Glucocorticoids, the end-product of the hypothalamic-pituitary-adrenal (HPA) axis, suppress gonadotropin release by acting at the level of the pituitary gland. However, experimental evidence suggests that they may also act at the hypothalamic level to suppress gonadotropin-releasing hormone (GnRH) release. The lack of a direct demonstration of this assumption, prompted us to evaluate the effects of glucocorticoids on hypothalamic GnRH release from individually-incubated hemi-hypothalami explanted from male rats. Since testosterone (T), dihydrotestosterone (DHT), and progesterone suppress GnRH release and androgens potentiate the effects of glucocorticoids on GnRH release, we studied also the interaction of these steroids with glucocorticoids on GnRH release. Corticosterone (B), the main glucocorticoid of the rodents with greater affinity for the type I glucocorticoid receptor, and dexamethasone (DEX), a synthetic type II glucocorticoid receptor agonist, were able to suppress basal GnRH release in a concentration-dependent fashion. DEX induced a more profound suppression of GnRH release. Neither T (0.1 nM) nor DHT (0.01 nM) modulated the suppressive effects of low (10 nM) or high (100 nM) concentrations of B on GnRH release. On the other hand, progesterone counteracted the suppressive effect of low concentrations of B (10 nM) on GnRH release, but had no effect on the suppression caused by a higher concentration of B (100 nM). The ability of glucocorticoids to inhibit directly GnRH release suggests that these stress-responsive hormones act also at the hypothalamic level to suppress the reproductive function. The suppressive effect of B was not modulated by androgens, but it was neutralized by progesterone, at least when B was used at low concentrations. We speculate that this steroid "protects" the GnRH-secreting neuron only during basal, but not stress-induced, HPA axis activity when the concentrations of glucocorticoids are more elevated.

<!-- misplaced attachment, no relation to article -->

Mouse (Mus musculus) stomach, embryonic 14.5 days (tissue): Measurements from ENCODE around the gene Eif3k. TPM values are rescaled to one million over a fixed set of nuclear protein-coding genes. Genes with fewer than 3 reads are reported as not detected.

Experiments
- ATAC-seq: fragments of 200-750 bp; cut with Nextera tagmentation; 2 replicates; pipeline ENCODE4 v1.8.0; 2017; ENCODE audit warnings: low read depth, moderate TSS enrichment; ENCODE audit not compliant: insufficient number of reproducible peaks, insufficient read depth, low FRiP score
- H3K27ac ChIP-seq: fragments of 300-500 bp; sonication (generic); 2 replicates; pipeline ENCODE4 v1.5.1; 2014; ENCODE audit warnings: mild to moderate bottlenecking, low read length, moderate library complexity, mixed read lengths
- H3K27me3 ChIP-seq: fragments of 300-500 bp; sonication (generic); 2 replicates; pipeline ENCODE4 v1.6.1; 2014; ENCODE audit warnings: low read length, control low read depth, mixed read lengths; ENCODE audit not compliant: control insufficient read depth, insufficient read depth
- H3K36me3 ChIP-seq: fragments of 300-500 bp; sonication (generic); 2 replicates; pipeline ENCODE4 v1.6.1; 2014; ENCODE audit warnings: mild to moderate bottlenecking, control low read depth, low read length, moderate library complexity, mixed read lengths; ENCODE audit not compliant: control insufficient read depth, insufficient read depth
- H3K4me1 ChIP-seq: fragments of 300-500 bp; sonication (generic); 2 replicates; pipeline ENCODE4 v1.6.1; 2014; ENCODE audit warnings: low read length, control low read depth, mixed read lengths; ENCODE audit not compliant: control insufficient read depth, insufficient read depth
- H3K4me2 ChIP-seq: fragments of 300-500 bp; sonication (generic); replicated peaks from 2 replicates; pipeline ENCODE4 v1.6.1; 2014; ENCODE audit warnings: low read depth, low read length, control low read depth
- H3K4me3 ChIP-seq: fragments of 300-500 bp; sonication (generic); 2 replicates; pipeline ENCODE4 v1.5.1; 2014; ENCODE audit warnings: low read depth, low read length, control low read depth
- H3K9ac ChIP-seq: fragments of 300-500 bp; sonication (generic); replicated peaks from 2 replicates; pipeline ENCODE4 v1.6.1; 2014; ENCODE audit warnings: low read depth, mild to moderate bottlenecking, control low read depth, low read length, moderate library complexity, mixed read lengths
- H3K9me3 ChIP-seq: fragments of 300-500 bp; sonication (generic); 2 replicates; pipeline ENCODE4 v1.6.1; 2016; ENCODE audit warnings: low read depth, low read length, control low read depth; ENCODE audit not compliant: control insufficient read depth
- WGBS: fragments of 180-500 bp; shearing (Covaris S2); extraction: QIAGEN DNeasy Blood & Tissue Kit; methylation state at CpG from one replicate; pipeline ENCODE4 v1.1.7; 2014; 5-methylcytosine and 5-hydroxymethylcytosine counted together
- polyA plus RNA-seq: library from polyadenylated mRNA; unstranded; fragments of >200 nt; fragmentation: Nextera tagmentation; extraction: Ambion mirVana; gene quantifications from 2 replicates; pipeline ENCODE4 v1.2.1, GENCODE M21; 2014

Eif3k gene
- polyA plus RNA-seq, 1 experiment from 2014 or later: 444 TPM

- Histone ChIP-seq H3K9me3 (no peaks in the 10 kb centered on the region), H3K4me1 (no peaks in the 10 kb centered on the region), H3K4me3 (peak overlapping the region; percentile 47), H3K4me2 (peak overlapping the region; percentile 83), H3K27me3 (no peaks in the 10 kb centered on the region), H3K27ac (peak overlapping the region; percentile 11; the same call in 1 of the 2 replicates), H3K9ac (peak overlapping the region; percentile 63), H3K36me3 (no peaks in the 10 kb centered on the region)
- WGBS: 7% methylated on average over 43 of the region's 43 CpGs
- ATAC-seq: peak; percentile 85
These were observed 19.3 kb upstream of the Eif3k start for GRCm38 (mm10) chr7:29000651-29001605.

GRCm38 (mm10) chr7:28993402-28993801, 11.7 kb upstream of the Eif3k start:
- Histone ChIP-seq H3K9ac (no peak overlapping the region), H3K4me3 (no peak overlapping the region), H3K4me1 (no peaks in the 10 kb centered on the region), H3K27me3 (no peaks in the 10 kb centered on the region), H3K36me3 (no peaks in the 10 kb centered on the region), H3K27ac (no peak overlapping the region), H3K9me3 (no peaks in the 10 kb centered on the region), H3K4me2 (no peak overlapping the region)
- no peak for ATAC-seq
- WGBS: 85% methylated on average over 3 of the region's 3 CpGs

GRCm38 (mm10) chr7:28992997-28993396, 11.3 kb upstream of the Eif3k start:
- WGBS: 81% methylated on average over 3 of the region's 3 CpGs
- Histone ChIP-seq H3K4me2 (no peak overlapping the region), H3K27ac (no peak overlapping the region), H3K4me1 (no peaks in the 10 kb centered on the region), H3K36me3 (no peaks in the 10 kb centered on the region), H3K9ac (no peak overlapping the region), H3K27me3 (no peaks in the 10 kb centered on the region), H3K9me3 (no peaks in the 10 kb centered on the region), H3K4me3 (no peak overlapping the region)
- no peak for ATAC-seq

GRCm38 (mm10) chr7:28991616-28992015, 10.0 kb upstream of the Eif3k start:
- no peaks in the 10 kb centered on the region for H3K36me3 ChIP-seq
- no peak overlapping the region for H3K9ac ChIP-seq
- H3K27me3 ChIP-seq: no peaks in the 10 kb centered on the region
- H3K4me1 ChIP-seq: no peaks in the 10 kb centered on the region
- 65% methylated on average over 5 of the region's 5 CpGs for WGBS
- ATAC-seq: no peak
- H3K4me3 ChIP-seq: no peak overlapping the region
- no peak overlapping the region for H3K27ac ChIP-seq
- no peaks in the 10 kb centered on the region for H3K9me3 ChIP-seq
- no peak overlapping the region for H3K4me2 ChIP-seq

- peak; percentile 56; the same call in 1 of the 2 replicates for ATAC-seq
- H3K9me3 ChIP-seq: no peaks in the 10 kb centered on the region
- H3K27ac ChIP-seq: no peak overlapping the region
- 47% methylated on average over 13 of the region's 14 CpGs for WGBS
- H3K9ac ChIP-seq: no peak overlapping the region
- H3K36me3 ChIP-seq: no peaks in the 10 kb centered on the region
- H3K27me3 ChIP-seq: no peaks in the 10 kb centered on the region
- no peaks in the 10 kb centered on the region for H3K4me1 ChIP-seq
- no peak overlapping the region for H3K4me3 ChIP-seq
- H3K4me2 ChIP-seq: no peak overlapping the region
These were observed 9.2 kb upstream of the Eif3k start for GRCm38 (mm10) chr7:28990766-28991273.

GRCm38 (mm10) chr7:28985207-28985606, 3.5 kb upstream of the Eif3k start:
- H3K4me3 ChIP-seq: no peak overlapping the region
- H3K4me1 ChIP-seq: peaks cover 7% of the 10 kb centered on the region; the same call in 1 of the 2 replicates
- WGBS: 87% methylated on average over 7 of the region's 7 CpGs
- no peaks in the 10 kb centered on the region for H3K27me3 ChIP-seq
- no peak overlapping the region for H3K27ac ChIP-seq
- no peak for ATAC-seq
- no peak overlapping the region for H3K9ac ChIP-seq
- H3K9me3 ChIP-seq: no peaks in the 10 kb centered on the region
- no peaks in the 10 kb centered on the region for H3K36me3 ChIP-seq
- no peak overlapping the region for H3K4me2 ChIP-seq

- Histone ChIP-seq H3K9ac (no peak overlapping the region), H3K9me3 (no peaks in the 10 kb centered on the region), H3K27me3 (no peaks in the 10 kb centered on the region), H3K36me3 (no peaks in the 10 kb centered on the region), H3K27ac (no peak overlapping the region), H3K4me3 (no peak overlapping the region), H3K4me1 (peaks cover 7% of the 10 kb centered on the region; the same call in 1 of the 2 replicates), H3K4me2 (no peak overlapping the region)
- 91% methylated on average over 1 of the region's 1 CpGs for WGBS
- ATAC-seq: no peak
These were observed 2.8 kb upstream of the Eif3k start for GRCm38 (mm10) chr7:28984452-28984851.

Glucocorticoids inhibit gonadotropin-releasing hormone by acting directly at the hypothalamic level

CALOGERO, Aldo Eugenio;
1999-01-01

Abstract

Glucocorticoids, the end-product of the hypothalamic-pituitary-adrenal (HPA) axis, suppress gonadotropin release by acting at the level of the pituitary gland. However, experimental evidence suggests that they may also act at the hypothalamic level to suppress gonadotropin-releasing hormone (GnRH) release. The lack of a direct demonstration of this assumption, prompted us to evaluate the effects of glucocorticoids on hypothalamic GnRH release from individually-incubated hemi-hypothalami explanted from male rats. Since testosterone (T), dihydrotestosterone (DHT), and progesterone suppress GnRH release and androgens potentiate the effects of glucocorticoids on GnRH release, we studied also the interaction of these steroids with glucocorticoids on GnRH release. Corticosterone (B), the main glucocorticoid of the rodents with greater affinity for the type I glucocorticoid receptor, and dexamethasone (DEX), a synthetic type II glucocorticoid receptor agonist, were able to suppress basal GnRH release in a concentration-dependent fashion. DEX induced a more profound suppression of GnRH release. Neither T (0.1 nM) nor DHT (0.01 nM) modulated the suppressive effects of low (10 nM) or high (100 nM) concentrations of B on GnRH release. On the other hand, progesterone counteracted the suppressive effect of low concentrations of B (10 nM) on GnRH release, but had no effect on the suppression caused by a higher concentration of B (100 nM). The ability of glucocorticoids to inhibit directly GnRH release suggests that these stress-responsive hormones act also at the hypothalamic level to suppress the reproductive function. The suppressive effect of B was not modulated by androgens, but it was neutralized by progesterone, at least when B was used at low concentrations. We speculate that this steroid "protects" the GnRH-secreting neuron only during basal, but not stress-induced, HPA axis activity when the concentrations of glucocorticoids are more elevated.
1999
Dexamethasone/pharmacology; Hypothalamus/drug effects*; Corticosterone/pharmacology
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Utilizza questo identificativo per citare o creare un link a questo documento: https://hdl.handle.net/20.500.11769/20855
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